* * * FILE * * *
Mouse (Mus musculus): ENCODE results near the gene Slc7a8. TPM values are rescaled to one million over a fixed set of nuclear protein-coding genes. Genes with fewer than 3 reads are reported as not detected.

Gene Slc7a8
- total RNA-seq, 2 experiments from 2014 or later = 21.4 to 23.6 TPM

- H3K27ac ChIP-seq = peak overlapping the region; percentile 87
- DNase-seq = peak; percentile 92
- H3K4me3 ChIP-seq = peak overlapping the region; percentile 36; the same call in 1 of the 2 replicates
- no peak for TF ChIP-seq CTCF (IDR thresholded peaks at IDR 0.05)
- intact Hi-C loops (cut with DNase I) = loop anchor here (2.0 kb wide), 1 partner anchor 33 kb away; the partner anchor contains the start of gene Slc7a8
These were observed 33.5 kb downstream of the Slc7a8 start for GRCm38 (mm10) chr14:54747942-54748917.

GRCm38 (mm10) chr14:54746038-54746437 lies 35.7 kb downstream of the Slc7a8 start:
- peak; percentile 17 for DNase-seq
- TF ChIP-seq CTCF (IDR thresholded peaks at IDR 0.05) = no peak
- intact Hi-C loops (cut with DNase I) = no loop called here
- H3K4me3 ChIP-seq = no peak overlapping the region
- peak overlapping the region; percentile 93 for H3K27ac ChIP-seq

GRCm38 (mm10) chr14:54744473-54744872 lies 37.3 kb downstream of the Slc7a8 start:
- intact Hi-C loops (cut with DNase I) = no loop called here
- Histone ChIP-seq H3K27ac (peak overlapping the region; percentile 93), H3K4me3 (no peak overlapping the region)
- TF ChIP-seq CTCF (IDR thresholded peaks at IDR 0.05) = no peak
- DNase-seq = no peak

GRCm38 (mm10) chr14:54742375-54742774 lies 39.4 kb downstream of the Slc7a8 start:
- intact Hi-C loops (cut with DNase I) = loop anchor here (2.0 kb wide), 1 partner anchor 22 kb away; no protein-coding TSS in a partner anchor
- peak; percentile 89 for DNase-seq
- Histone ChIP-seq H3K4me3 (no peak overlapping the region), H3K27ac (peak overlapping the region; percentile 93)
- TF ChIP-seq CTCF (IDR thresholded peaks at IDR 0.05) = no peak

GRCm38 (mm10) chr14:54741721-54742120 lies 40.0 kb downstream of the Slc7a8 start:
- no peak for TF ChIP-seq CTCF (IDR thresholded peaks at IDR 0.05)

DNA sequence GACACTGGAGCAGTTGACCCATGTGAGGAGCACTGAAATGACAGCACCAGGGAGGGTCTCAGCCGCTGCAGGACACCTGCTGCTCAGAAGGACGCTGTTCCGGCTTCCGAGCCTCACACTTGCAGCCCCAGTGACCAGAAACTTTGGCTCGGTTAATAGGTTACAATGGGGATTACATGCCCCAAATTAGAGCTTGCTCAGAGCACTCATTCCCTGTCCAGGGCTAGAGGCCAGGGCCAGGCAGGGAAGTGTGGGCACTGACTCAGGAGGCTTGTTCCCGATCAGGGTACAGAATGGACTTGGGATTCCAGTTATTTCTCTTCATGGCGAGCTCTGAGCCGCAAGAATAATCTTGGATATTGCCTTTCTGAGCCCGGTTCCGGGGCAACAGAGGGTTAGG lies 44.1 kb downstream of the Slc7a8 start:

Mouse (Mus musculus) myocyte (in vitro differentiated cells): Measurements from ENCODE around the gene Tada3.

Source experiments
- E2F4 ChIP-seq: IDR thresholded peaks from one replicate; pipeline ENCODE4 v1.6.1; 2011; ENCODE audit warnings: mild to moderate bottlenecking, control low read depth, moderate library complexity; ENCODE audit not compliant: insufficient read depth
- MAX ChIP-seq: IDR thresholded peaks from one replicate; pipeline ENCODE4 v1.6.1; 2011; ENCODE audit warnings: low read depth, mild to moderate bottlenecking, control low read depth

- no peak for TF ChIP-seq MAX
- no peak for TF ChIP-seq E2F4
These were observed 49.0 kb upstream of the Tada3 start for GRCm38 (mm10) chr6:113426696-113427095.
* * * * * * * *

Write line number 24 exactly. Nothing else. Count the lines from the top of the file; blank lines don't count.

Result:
- Histone ChIP-seq H3K4me3 (no peak overlapping the region), H3K27ac (peak overlapping the region; percentile 93)